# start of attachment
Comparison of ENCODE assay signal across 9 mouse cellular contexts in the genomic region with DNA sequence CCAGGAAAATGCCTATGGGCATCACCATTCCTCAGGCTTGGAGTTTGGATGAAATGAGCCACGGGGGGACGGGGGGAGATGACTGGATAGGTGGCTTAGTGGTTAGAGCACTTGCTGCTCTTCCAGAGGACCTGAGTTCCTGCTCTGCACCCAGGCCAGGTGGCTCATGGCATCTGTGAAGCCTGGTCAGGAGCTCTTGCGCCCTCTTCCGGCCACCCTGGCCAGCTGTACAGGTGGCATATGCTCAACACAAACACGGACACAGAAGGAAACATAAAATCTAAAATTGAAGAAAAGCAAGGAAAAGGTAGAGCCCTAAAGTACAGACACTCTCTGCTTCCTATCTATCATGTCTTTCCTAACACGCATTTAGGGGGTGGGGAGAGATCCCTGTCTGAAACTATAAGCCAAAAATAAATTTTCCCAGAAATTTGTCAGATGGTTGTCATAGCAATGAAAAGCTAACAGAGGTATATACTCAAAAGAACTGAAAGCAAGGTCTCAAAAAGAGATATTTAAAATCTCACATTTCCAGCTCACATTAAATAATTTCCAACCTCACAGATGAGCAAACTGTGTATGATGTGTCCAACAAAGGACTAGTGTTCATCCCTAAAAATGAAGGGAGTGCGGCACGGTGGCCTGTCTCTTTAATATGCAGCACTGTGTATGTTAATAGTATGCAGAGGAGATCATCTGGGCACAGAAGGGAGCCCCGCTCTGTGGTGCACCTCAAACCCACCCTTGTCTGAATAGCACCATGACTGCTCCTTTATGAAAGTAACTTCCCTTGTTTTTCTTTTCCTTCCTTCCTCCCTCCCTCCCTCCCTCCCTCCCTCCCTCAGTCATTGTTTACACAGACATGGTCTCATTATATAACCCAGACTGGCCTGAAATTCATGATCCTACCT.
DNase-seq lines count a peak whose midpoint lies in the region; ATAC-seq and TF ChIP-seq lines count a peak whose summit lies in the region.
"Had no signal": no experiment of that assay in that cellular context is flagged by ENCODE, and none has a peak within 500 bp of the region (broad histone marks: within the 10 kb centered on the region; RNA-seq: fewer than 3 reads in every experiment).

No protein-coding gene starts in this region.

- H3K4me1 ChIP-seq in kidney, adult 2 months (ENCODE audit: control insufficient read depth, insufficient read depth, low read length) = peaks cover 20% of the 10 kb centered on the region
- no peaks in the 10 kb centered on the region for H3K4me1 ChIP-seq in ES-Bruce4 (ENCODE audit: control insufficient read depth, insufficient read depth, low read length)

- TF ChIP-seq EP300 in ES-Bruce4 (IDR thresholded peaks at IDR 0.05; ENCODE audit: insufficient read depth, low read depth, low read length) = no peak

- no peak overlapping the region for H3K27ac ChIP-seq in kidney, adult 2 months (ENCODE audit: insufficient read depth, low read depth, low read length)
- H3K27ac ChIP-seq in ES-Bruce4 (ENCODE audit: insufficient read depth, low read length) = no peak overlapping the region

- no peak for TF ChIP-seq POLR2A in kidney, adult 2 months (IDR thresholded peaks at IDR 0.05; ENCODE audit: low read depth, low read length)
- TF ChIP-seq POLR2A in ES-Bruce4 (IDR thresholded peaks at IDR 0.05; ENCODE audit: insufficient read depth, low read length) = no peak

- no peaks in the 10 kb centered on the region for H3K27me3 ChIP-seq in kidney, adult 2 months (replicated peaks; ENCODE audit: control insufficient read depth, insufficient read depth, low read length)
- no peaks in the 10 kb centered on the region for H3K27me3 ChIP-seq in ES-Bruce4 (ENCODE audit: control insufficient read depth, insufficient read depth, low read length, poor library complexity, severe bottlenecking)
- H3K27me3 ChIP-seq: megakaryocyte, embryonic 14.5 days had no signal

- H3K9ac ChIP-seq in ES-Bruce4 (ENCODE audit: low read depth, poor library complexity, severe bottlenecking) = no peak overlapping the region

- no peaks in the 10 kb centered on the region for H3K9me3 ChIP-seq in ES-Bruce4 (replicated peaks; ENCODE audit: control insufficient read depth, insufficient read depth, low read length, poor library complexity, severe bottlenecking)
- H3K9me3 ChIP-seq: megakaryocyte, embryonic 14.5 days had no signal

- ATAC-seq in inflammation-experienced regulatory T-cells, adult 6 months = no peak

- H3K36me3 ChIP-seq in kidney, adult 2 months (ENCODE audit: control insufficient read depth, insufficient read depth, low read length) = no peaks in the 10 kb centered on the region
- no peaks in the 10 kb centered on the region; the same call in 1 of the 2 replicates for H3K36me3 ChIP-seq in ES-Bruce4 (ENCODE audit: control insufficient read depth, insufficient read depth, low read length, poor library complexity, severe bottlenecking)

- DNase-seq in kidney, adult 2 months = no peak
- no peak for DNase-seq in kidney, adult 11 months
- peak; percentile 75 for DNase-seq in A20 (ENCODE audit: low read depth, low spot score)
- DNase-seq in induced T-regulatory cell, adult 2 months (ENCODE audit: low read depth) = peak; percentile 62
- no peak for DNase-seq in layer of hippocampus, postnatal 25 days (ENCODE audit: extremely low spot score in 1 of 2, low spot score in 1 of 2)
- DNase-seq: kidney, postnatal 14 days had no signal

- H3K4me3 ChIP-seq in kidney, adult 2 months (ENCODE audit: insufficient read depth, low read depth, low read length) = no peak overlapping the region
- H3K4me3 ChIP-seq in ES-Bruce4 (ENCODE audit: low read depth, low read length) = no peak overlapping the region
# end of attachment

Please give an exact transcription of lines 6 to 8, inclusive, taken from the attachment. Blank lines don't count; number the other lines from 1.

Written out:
- no peaks in the 10 kb centered on the region for H3K4me1 ChIP-seq in ES-Bruce4 (ENCODE audit: control insufficient read depth, insufficient read depth, low read length)

- TF ChIP-seq EP300 in ES-Bruce4 (IDR thresholded peaks at IDR 0.05; ENCODE audit: insufficient read depth, low read depth, low read length) = no peak

- no peak overlapping the region for H3K27ac ChIP-seq in kidney, adult 2 months (ENCODE audit: insufficient read depth, low read depth, low read length)